Ellie: To your question, you asked me, how did I do the first deal? I partnered with someone that was more experienced. And I think that is the best way to enter multifamily and to become a syndicator. I took, I think it was all the money that I had left at that point and I paid a mentor. So I was looking for a mentor. I interviewed several of them and I went with the person that I thought had achieved what I wanted to achieve in a relatively short period.
Neutralize the Ego and Have an Abundance Mindset Instead
Ellie: I paid for a mentor, and then I partnered with someone that was more experienced than me and that way I solved the chicken and the egg problem. I've found a way to add value to their deal. When I brought investors to the deal, my lack of experience was irrelevant. First of all, I had a legal background in real estate, I was a property management manager, so I had some relevant experience, but not direct experience. But my lack of experience in owning and managing multifamily was irrelevant because my partner had a lot of experience, my JV partner.
It wasn't even an issue because investors invest with people they like and trust. So if they liked me, they trusted me, but they also trusted my JV partner's experience. That was my way of getting the first deal.
I wasn't paid that much, I wasn't controlling the deal, but to grow as a businessman or a businesswoman, I've learned pretty early on that you got to neutralize your ego. My ego was a little bit bruised because I wanted to have the first deal and run it on my own. That was my vision, my passion to run a company, but this is not how you start.
I could have done it on a deal and taken a lot of risks and put investor's money at risk. But I put my ego aside and I said, "Okay, this is not going to be your deal 100%, but it's not his deal 100% either because you're a partner on this deal and that's okay." That's how I did it.
Darin: Listeners, listen up to that.
Abundance Mindset Produces Smart Decisions
Darin: Two things that she said, one is, she hired a mentor. So she hired somebody that had already done it and can teach her how to do it. And then secondly, I would wholeheartedly agree with Ellie. It's different if you want to buy a duplex, or a fourplex, or something like that. But if you want to get into large scale multifamily, I believe you will not win a deal if you are not partnered with an experienced syndicator.
The reason being is, these deals are so competitive that there's always three or four groups that are pretty close together. The broker is not going to take a chance on somebody that they don't have any experience with. So they're going to recommend the seller to go with the proven buyer. Ellie was smart that as she said, she put her ego aside, but I don't know if I would say it that way. She was smart because it was a higher percentage opportunity to get into the game by doing that, taking a smaller piece. And so I applaud you for doing that.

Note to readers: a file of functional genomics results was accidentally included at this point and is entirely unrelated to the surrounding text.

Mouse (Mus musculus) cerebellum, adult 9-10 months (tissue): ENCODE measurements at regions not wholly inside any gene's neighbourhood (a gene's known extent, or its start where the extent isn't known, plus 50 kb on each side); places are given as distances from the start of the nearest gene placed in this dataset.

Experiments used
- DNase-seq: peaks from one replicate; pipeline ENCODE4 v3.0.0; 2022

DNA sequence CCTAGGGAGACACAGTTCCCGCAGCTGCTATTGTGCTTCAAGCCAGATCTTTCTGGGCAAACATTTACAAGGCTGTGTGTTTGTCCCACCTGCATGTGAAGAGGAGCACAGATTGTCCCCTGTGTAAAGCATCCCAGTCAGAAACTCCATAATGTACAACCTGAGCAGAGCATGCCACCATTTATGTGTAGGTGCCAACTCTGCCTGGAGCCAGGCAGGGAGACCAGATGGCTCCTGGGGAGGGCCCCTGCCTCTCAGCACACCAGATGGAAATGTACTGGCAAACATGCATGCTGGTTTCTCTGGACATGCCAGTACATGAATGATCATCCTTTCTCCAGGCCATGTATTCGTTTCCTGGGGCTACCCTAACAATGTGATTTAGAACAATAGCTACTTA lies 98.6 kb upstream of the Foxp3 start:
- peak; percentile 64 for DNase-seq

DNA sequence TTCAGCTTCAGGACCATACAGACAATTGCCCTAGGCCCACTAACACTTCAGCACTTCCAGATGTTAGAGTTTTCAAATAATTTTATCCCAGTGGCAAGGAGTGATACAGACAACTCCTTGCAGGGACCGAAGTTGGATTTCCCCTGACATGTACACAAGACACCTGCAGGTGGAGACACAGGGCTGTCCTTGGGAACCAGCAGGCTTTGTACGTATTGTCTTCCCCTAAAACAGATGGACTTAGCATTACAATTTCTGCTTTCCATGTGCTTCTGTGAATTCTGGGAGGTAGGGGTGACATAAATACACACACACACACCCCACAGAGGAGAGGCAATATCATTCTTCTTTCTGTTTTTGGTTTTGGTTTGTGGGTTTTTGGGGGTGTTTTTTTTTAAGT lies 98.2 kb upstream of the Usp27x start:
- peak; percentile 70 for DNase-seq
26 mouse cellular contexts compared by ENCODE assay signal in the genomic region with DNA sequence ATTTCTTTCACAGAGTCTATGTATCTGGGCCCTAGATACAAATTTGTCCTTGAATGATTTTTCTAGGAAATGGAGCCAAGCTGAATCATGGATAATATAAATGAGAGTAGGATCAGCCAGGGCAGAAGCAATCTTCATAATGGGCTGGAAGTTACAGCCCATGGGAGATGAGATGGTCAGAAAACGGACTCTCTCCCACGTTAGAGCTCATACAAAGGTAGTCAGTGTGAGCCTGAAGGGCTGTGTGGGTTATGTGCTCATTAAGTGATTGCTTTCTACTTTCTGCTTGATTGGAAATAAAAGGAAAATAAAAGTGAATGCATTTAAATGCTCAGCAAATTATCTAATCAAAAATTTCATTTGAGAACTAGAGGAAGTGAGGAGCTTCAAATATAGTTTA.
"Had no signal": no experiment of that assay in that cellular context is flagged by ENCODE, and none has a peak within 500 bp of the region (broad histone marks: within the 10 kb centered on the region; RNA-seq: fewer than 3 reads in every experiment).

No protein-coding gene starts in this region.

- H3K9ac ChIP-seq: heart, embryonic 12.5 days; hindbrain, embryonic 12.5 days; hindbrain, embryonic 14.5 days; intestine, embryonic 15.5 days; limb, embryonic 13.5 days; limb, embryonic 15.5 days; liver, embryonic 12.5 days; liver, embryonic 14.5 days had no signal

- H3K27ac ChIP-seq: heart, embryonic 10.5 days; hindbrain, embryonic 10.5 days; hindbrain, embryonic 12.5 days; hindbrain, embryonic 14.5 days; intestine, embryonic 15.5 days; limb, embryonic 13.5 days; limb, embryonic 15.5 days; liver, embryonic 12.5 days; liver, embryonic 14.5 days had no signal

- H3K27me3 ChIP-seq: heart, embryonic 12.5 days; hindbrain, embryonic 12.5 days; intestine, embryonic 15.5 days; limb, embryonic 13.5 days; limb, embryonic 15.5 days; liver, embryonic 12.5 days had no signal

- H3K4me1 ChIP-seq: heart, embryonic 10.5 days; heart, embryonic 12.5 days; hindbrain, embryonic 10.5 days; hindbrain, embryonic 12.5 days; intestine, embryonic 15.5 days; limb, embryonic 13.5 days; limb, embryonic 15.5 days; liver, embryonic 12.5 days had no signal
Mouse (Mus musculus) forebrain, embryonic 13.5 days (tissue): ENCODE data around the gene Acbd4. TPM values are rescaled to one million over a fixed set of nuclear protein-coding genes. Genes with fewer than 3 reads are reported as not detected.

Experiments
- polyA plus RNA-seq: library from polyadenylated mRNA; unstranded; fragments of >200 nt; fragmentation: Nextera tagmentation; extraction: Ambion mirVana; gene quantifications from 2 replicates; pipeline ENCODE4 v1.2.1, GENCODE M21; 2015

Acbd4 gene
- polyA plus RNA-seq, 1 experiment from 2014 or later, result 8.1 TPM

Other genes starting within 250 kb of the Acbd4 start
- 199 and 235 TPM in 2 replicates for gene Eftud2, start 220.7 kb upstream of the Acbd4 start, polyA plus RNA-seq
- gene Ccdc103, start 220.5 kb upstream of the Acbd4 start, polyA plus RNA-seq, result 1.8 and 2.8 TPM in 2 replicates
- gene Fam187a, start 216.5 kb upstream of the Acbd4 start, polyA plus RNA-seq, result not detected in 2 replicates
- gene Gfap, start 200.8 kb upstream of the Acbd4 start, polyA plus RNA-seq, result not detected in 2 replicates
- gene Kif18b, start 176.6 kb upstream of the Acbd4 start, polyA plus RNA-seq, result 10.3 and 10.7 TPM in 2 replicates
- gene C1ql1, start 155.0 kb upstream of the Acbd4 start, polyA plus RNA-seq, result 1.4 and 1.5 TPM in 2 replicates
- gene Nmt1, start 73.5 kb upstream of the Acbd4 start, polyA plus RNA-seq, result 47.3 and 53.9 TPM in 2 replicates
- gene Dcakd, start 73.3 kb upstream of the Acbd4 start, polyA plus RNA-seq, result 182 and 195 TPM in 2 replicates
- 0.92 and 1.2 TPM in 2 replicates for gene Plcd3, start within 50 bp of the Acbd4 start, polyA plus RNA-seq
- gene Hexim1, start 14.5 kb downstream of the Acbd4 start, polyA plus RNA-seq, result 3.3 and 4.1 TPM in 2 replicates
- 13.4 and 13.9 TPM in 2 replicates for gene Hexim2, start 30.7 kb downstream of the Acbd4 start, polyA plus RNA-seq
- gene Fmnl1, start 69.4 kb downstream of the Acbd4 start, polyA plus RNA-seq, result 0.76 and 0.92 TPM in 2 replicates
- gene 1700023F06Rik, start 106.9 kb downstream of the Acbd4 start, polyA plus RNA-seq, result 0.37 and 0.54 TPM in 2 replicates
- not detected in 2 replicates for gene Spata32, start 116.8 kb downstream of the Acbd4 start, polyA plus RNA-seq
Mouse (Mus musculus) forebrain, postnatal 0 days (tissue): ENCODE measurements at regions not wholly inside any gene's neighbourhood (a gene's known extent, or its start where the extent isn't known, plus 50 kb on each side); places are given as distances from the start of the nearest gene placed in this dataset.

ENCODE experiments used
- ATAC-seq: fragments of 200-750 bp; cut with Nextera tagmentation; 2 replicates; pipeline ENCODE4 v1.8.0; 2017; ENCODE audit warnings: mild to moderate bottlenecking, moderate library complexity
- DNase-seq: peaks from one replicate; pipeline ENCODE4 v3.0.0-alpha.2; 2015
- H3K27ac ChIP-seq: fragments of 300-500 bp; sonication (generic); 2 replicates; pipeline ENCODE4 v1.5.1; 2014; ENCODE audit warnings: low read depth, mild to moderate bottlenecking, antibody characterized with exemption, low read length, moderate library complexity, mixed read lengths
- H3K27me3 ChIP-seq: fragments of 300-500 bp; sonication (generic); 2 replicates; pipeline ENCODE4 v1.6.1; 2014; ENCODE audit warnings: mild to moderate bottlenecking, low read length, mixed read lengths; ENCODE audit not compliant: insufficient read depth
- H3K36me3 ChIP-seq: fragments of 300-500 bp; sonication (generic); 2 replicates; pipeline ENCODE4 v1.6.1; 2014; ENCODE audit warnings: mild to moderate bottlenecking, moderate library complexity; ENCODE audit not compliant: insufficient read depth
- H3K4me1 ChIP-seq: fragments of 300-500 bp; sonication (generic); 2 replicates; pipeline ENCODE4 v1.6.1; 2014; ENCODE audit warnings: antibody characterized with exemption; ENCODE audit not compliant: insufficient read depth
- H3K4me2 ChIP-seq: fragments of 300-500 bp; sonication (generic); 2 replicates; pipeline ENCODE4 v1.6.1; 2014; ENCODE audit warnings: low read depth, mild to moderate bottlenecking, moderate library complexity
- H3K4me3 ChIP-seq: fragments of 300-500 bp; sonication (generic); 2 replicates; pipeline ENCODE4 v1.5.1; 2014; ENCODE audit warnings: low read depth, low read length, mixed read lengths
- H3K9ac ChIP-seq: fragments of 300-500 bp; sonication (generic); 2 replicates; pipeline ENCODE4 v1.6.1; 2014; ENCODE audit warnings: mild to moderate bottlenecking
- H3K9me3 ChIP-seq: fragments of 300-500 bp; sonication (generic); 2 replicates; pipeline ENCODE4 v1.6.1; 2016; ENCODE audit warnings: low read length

Now since that time, as I said I got into it like the last three years, and I see you as a speaker at almost every major multifamily conference. So how did you go from, "Hey, I just want to get into my first deal," to being a leader in the space?
Ellie: I think it could have happened at the same time, and it didn't just happen. It was a very carefully planned path. The first thing that I did was hire team members that could help me create content, position me as a thought leader, and I knew a lot about multifamily.
Find a Way to Add Value to the Table
Ellie: I wasn't the smartest person or the most experienced, but I didn't present myself at the beginning like this. I said, "Hey, I know a little bit about multifamily, let me share this knowledge with you."
I found a way to add value to passive investors, basically saying, "Hey, this is how I underwrite deals. Hey, these are the three things you need to look at when you're looking at a package that a syndicator sends you, or this is how I raise rents." Just shared information, things that I've been learning and implementing. I had a team, few people, not a huge team, and you can pay them by the hour. If you're on a very tight budget, you can even hire them from abroad, which I have not done, but I know that others are doing it.
It could be $7 to $10 an hour if it's outside of the US. I chose to go with a US team because I had different considerations, but you can do that and make sure that your team is putting content out there. That was one part of it. The second part is I networked. I spent a lot of money on networking. Flew to every conference that I was targeting. Usually conferences, they don't target passive investors, they're so passive. They're not going to pay for a ticket and get a hotel room for three days. There are exceptions. I did meet some passive investors, but I met a lot of young syndicators, a lot of students that were in the same program as my former mentor's program.